What Conditions Does Spinal Fusion Surgery Help?

While spinal fusion surgery may not be appropriate for everyone, there are some conditions in which this procedure boasts positive outcomes. These include:

  • Degenerative Disc Disease: Occurs when the discs between each vertebra lose shape due to disease or the natural aging process. This condition may cause instability of the spine.
  • Herniated Disc: Sometimes the gel-like inner layer of an intervertebral disc pushes through the fibrous outer layer, usually in response to trauma or weakened discs. This often causes instability and pressure on the spinal cord or nearby nerves.
  • Spinal Stenosis: A narrowing of the spinal canal that applies pressure to the nerves running through the spine. This can be caused by tumors, herniated discs, osteoarthritis, or spinal injuries.
  • Fractured Vertebra: Sports injuries or traumas like a fall or car accident can cause cracks in the spine, leading to instability.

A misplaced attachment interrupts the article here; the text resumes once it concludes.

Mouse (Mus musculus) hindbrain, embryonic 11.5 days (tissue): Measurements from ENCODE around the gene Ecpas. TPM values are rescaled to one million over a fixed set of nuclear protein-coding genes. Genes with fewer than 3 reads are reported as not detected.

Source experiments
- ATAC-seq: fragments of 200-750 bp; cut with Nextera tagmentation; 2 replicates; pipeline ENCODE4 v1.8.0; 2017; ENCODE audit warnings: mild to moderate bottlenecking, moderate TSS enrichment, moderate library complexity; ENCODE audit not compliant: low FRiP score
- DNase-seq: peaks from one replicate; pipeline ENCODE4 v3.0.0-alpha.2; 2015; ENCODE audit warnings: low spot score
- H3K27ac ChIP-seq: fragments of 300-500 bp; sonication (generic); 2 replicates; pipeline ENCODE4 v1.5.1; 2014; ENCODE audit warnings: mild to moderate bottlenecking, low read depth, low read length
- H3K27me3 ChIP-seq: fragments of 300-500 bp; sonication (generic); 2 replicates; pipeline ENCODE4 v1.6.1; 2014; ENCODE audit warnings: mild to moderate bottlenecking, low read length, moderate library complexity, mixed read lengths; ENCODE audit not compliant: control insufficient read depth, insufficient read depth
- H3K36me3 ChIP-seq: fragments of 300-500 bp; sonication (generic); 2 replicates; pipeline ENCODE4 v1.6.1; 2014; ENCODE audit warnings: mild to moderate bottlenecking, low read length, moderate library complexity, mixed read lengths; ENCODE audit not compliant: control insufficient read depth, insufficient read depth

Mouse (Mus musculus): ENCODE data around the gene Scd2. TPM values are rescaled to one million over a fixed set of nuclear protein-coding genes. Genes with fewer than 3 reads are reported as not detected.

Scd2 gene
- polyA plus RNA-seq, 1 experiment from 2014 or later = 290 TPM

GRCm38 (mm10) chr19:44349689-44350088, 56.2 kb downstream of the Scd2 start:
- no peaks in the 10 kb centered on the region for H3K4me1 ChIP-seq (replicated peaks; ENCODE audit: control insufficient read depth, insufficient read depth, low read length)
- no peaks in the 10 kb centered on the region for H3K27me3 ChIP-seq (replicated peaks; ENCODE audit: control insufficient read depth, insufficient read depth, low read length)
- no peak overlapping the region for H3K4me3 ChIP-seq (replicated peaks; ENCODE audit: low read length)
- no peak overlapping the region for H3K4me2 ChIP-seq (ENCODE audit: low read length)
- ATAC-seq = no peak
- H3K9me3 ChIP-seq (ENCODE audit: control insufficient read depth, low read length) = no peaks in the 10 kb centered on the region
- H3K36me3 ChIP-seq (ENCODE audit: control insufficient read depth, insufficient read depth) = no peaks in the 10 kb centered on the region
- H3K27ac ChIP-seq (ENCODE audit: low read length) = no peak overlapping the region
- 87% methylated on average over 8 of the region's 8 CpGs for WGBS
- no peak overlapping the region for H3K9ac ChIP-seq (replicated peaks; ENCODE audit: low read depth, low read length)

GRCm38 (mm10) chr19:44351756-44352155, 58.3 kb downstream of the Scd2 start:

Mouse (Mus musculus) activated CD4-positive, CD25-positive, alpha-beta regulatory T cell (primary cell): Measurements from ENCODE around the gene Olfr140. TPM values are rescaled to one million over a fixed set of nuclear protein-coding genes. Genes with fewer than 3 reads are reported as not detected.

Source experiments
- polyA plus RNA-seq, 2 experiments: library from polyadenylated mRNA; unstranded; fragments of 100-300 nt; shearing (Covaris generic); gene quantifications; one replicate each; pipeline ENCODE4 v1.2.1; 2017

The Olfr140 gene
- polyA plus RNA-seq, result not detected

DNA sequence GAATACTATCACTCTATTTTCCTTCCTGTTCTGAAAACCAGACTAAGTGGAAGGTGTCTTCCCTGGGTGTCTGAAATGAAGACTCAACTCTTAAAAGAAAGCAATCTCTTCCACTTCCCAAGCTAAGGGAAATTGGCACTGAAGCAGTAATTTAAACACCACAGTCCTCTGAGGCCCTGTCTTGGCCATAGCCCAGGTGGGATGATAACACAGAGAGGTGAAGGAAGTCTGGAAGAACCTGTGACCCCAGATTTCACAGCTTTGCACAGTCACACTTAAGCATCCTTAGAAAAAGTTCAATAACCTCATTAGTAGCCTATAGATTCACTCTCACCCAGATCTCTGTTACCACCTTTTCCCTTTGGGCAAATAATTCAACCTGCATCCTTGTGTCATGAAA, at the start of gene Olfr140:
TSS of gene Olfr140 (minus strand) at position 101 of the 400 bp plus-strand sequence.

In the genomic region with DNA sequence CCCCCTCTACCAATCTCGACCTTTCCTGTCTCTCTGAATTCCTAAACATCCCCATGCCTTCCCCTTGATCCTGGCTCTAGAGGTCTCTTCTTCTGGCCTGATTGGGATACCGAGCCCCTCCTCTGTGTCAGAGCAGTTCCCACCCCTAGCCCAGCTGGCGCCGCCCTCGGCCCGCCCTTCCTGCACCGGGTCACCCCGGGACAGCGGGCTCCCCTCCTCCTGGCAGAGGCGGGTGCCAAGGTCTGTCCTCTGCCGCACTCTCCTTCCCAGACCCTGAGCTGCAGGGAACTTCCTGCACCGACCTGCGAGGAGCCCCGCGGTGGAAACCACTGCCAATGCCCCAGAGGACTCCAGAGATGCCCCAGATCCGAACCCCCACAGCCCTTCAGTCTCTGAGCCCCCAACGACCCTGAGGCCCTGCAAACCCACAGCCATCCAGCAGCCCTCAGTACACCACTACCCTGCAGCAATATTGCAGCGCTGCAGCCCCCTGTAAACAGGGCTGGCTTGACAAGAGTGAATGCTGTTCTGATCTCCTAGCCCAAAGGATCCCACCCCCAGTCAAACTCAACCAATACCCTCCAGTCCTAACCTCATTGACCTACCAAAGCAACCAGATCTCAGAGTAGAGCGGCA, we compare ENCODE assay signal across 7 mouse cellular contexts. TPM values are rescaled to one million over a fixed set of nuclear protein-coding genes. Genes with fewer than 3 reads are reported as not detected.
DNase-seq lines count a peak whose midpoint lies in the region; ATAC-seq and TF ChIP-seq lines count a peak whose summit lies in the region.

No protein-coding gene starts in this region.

• Scoliosis: An abnormal sideways curve of the spine, usually occurring in children and adolescents during growth spurts.
  • Spondylolisthesis: Occurs when an injured vertebra shifts or slips forward over another vertebra. This is a common spinal condition for younger people who participate in sports such as football, weight lifting, or gymnastics.

herniated disc in need of xlif

Types of Spinal Fusion Surgeries

Spinal fusion surgeries are defined by the area where a surgeon enters the body to repair the damaged spine. Usually defined by a four-letter acronym, they include:

  • ALIF: This anterior approach, from the front of the body, is a popular approach when there is not a lot of instability in the spine. The problematic disc space is fused through the abdominal area.
  • PLIF: The posterior approach, entering at the back of the body, using a three to a six-inch-long incision. In many cases, a laminectomy is also performed.
  • TLIF: Using a posterior approach, both the front and back of spine receives stabilization from a bone graft.
  • XLIF: During this procedure, the surgeon accesses the spine from the side of the body. This approach is generally less invasive than other spinal fusion procedures.

Advantages of Using an XLIF Approach